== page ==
Bad Apple is one of those books that leaves me unimpressed, but I can't pinpoint why I feel this way. All I know is it was forgettable.
Tola is considered weird because she has green hair and is obsessed with Grimm's fairy tales. Now the vast majority of her school is against her because of a supposed affair with the art teacher. She denies any affair ever happened, but no one seems to care what she has to say. Just the same, a witch hunt ensues to destroy her and the teacher, lead by a fellow student who delights in messing with people's reputations. In the meantime, Tola has to deal with a mother who wants to see the end of the teacher's career and a sister suffering from depression. Feeling she has nothing to lose, Tola starts to act out, but then her grandfather gets sick and the truth about what happened between the teacher and Tola is revealed.
I think this story had a lot of potential, but it just fell flat. The witch hunt has already begun by the time the story starts and to be thrown into the middle, you don't really have a chance to pick sides. Maybe if I saw more of Tola before hand, I'd be more sympathetic to her, but I didn't particularly care about her as a character. Even now, having just finished the book ten minutes ago, I can't tell you what honestly made her stand out compared to the other narrators I've read about. I'd be more outraged over the attacks on her and the teacher if I could have seen before it all happened, rather than be told about how nice he was. At the same time, she has a fascination with the Grimm fairy tales, and while that was obvious, I think it could have been played up more to accentuate the "weirdness" of the character.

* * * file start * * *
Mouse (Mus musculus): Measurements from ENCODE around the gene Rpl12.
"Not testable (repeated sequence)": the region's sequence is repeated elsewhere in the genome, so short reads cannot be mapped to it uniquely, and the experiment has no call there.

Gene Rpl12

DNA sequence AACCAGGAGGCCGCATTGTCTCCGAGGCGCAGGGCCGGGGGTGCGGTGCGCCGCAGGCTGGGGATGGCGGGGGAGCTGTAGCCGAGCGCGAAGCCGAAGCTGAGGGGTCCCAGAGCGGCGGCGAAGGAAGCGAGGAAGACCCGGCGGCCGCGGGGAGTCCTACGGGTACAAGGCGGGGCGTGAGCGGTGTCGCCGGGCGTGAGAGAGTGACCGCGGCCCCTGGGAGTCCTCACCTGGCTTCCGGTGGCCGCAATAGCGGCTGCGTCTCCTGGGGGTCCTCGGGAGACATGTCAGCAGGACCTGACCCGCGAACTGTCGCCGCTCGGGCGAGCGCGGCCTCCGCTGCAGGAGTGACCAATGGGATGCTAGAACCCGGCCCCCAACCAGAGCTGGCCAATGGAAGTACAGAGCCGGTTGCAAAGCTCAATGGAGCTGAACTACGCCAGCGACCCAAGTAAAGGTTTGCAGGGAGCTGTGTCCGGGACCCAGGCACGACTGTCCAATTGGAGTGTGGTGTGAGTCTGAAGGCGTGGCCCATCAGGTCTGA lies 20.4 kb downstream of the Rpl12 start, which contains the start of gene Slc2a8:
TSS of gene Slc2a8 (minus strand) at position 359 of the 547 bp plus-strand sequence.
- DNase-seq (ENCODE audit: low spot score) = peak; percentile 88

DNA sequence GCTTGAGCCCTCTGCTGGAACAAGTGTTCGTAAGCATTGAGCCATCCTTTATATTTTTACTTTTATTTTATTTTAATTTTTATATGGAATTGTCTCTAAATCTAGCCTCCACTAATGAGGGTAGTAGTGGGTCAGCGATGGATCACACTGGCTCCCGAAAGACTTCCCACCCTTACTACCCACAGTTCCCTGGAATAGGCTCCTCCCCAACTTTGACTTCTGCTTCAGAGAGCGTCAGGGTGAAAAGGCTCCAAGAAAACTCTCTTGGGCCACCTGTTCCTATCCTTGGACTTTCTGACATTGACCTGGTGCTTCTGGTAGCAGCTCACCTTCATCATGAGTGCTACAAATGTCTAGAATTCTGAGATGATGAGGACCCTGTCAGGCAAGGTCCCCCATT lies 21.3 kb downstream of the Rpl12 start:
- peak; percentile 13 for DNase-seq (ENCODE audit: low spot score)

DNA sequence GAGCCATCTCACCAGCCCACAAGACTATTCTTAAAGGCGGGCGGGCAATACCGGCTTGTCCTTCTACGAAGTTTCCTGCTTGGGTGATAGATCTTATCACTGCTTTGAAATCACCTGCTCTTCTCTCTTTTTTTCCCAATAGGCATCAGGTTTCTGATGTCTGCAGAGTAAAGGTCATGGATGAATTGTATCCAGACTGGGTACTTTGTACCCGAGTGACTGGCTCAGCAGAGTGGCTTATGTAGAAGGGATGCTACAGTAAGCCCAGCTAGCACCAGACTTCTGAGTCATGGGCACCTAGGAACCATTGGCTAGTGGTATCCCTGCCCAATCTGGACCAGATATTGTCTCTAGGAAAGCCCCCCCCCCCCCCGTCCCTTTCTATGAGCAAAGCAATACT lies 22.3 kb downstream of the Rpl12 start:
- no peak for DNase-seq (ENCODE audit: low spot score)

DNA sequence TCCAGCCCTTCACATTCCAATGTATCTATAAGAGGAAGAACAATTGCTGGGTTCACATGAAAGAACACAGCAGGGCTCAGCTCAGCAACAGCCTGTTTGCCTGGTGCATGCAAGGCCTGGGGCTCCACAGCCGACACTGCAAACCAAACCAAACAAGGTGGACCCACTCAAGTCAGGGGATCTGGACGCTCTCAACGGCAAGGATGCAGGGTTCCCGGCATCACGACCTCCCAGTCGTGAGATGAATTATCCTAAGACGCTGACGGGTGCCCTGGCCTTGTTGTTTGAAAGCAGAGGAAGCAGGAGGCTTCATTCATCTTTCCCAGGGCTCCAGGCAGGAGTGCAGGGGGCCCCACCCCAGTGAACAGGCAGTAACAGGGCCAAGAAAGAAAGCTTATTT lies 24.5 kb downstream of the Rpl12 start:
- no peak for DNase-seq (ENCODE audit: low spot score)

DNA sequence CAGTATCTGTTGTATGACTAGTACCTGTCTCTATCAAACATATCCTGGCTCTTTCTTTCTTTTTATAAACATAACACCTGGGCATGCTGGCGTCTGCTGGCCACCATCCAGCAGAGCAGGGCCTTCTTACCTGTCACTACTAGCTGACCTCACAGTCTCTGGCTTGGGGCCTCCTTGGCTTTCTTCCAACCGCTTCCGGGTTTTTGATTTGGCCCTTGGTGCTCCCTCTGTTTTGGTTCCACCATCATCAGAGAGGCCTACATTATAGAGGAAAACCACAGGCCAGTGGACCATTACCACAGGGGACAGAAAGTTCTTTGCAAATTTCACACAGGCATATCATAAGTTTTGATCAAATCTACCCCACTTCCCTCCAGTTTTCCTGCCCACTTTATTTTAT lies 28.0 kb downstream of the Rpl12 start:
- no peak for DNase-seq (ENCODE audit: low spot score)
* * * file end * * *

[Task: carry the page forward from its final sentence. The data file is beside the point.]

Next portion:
If this novel is supposed to be about the persecution of people who are different, it failed to move me. If it's supposed to be about a wrongly accused teacher - who was barely even in the novel - I didn't care enough about the character. Yes we see her struggles with the high school villain and she has a snarky personality, but in the big picture, it didn't go anywhere. I'm probably too critical, but I just walked away from this book feeling blah and unable to really say why.